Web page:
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Principles of Banking Law

Principles of Banking Law (3rd edn)

Sir Ross Cranston, Emilios Avgouleas, Kristin van Zwieten, Christopher Hare, and Theodor van Sante
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date: 03 October 2022

p. 33512. Principles of Paymentlocked

p. 33512. Principles of Paymentlocked

  • Ross Cranston, Ross CranstonProfessor of Law at the London School of Economics
  • Emilios Avgouleas, Emilios AvgouleasProfessor of International Banking Law and Finance at the University of Edinburgh; European Banking Authority Stakeholder Group
  • Kristin van Zweiten, Kristin van ZweitenClifford Chance Associate Professor of Law and Finance at Oxford University and a Fellow of Harris Manchester College
  • Theodor van SanteTheodor van SanteBarrister at 3 Verulam Building, Gray's Inn, London
  •  and Christoper HareChristoper HareTravers Smith Associate Professor of Corporate and Commercial Law at the University of Oxford and a Fellow of Somerville College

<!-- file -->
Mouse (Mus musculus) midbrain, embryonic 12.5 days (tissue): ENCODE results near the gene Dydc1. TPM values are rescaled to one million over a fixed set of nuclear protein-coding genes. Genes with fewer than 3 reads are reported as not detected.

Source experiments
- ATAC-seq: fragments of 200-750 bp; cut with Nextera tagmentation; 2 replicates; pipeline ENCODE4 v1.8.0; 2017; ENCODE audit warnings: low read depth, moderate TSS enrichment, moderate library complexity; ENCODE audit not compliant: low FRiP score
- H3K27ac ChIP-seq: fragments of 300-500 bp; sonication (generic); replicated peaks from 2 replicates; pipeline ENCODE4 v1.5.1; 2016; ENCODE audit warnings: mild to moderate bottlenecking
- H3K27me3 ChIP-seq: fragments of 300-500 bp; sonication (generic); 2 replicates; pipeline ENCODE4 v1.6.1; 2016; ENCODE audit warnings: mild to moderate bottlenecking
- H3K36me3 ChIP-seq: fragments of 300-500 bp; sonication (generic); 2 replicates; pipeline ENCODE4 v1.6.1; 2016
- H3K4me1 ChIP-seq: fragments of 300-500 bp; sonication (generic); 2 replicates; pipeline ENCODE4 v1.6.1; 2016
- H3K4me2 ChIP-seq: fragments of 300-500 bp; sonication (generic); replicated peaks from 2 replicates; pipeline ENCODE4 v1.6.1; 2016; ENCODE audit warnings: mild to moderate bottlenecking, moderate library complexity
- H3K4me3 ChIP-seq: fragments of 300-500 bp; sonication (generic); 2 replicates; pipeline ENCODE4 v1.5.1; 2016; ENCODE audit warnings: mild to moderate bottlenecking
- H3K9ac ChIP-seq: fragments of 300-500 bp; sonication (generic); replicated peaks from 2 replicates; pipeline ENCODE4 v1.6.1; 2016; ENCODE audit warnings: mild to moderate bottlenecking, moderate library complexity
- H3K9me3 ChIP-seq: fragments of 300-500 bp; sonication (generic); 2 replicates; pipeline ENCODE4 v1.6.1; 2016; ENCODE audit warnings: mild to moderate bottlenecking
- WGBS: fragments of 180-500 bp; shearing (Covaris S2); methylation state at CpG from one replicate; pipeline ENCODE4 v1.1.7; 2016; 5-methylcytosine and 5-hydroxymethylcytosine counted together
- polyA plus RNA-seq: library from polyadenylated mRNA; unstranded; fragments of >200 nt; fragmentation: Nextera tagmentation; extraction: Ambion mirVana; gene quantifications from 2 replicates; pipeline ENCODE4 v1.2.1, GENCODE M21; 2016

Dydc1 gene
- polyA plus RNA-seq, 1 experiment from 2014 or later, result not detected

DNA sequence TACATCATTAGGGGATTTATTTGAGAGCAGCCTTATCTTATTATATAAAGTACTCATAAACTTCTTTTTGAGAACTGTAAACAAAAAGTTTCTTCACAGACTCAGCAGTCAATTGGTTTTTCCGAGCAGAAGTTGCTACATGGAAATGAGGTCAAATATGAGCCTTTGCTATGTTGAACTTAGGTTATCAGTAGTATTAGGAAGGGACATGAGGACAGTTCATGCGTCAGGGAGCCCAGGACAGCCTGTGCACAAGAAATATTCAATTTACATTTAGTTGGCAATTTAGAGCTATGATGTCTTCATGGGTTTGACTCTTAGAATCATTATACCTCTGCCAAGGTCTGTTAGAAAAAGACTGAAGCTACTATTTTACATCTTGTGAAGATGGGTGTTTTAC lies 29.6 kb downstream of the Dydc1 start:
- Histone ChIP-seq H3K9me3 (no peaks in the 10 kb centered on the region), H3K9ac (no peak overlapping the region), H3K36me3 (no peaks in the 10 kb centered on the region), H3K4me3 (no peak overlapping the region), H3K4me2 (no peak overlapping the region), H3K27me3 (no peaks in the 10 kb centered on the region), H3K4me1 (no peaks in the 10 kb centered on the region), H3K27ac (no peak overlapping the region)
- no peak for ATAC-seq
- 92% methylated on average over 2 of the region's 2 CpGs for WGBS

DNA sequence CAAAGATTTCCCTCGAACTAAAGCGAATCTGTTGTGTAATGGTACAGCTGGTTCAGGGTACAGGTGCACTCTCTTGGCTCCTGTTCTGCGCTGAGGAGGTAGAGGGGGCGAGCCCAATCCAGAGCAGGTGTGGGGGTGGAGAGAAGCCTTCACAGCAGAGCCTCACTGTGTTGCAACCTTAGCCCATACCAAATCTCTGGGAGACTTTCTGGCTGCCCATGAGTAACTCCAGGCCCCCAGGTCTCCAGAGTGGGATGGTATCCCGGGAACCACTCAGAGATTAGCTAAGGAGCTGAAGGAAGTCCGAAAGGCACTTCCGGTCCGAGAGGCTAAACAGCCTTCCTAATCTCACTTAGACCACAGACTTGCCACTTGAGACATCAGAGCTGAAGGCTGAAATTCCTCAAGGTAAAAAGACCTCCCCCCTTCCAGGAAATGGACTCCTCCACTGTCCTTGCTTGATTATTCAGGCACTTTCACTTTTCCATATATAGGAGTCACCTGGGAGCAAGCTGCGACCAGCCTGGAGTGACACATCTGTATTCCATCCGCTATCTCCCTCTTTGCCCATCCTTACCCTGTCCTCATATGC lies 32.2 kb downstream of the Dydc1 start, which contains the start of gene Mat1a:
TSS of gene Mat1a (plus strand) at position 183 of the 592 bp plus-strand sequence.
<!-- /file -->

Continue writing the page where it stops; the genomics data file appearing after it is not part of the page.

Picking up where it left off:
Abstract

Payment and banking generally go hand-in-hand. Except for relatively small-value transactions, where cash, payment cards, and, increasingly, forms of e-money are used, payments are usually made through the banking system. This chapter analyzes some of the legal problems arising with payment through the banking system. The first section sketches the basic elements of payment and the way banks make payment. The second section turns to some specific issues — how payment obligations are discharged, whether payment instructions can be countermanded, the availability of funds to payees, and the completion of payment as between banks. The third section examines clearing and settlement systems. In the main the focus of this chapter is on large payments, rather than retail payments.

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